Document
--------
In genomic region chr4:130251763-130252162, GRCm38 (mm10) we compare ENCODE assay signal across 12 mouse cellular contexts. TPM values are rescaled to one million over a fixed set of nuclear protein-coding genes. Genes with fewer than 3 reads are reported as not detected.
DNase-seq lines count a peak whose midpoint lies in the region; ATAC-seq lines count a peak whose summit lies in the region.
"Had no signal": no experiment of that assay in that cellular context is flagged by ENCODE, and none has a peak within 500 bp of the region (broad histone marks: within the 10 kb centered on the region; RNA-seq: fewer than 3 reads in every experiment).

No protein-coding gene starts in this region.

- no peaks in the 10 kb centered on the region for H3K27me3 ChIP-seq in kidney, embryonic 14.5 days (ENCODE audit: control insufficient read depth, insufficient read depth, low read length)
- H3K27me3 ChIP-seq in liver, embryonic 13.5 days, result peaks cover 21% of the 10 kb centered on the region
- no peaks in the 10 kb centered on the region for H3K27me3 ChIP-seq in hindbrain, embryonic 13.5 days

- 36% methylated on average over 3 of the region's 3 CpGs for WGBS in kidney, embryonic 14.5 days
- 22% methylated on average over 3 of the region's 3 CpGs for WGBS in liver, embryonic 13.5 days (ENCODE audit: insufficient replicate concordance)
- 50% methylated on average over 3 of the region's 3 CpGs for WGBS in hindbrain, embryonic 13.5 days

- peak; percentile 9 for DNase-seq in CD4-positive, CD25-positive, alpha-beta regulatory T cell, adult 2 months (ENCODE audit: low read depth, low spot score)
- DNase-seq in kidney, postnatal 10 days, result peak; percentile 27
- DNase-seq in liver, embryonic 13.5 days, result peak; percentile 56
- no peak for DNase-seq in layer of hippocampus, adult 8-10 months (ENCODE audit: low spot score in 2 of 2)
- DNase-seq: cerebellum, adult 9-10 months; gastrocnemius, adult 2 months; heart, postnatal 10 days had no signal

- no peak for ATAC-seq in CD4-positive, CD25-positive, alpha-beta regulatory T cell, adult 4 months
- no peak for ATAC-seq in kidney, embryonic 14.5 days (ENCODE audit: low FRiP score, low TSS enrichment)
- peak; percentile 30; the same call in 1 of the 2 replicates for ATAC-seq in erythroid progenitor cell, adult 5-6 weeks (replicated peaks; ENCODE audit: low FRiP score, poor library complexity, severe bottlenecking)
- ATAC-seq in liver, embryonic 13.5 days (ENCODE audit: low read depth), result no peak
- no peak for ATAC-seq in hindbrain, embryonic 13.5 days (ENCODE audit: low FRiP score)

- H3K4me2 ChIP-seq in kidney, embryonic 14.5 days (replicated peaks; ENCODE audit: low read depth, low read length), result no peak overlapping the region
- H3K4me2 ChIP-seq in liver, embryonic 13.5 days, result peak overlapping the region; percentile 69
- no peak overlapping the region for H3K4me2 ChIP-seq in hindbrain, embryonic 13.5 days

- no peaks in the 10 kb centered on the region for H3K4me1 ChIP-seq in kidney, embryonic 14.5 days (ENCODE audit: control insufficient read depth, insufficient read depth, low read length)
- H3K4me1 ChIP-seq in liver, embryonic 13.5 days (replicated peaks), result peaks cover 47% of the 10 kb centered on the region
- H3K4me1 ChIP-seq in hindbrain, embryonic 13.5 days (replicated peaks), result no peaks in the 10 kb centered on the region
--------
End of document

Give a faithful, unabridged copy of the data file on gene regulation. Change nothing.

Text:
In genomic region chr4:130251763-130252162, GRCm38 (mm10) we compare ENCODE assay signal across 12 mouse cellular contexts. TPM values are rescaled to one million over a fixed set of nuclear protein-coding genes. Genes with fewer than 3 reads are reported as not detected.
DNase-seq lines count a peak whose midpoint lies in the region; ATAC-seq lines count a peak whose summit lies in the region.
"Had no signal": no experiment of that assay in that cellular context is flagged by ENCODE, and none has a peak within 500 bp of the region (broad histone marks: within the 10 kb centered on the region; RNA-seq: fewer than 3 reads in every experiment).

No protein-coding gene starts in this region.

- no peaks in the 10 kb centered on the region for H3K27me3 ChIP-seq in kidney, embryonic 14.5 days (ENCODE audit: control insufficient read depth, insufficient read depth, low read length)
- H3K27me3 ChIP-seq in liver, embryonic 13.5 days, result peaks cover 21% of the 10 kb centered on the region
- no peaks in the 10 kb centered on the region for H3K27me3 ChIP-seq in hindbrain, embryonic 13.5 days

- 36% methylated on average over 3 of the region's 3 CpGs for WGBS in kidney, embryonic 14.5 days
- 22% methylated on average over 3 of the region's 3 CpGs for WGBS in liver, embryonic 13.5 days (ENCODE audit: insufficient replicate concordance)
- 50% methylated on average over 3 of the region's 3 CpGs for WGBS in hindbrain, embryonic 13.5 days

- peak; percentile 9 for DNase-seq in CD4-positive, CD25-positive, alpha-beta regulatory T cell, adult 2 months (ENCODE audit: low read depth, low spot score)
- DNase-seq in kidney, postnatal 10 days, result peak; percentile 27
- DNase-seq in liver, embryonic 13.5 days, result peak; percentile 56
- no peak for DNase-seq in layer of hippocampus, adult 8-10 months (ENCODE audit: low spot score in 2 of 2)
- DNase-seq: cerebellum, adult 9-10 months; gastrocnemius, adult 2 months; heart, postnatal 10 days had no signal

- no peak for ATAC-seq in CD4-positive, CD25-positive, alpha-beta regulatory T cell, adult 4 months
- no peak for ATAC-seq in kidney, embryonic 14.5 days (ENCODE audit: low FRiP score, low TSS enrichment)
- peak; percentile 30; the same call in 1 of the 2 replicates for ATAC-seq in erythroid progenitor cell, adult 5-6 weeks (replicated peaks; ENCODE audit: low FRiP score, poor library complexity, severe bottlenecking)
- ATAC-seq in liver, embryonic 13.5 days (ENCODE audit: low read depth), result no peak
- no peak for ATAC-seq in hindbrain, embryonic 13.5 days (ENCODE audit: low FRiP score)

- H3K4me2 ChIP-seq in kidney, embryonic 14.5 days (replicated peaks; ENCODE audit: low read depth, low read length), result no peak overlapping the region
- H3K4me2 ChIP-seq in liver, embryonic 13.5 days, result peak overlapping the region; percentile 69
- no peak overlapping the region for H3K4me2 ChIP-seq in hindbrain, embryonic 13.5 days

- no peaks in the 10 kb centered on the region for H3K4me1 ChIP-seq in kidney, embryonic 14.5 days (ENCODE audit: control insufficient read depth, insufficient read depth, low read length)
- H3K4me1 ChIP-seq in liver, embryonic 13.5 days (replicated peaks), result peaks cover 47% of the 10 kb centered on the region
- H3K4me1 ChIP-seq in hindbrain, embryonic 13.5 days (replicated peaks), result no peaks in the 10 kb centered on the region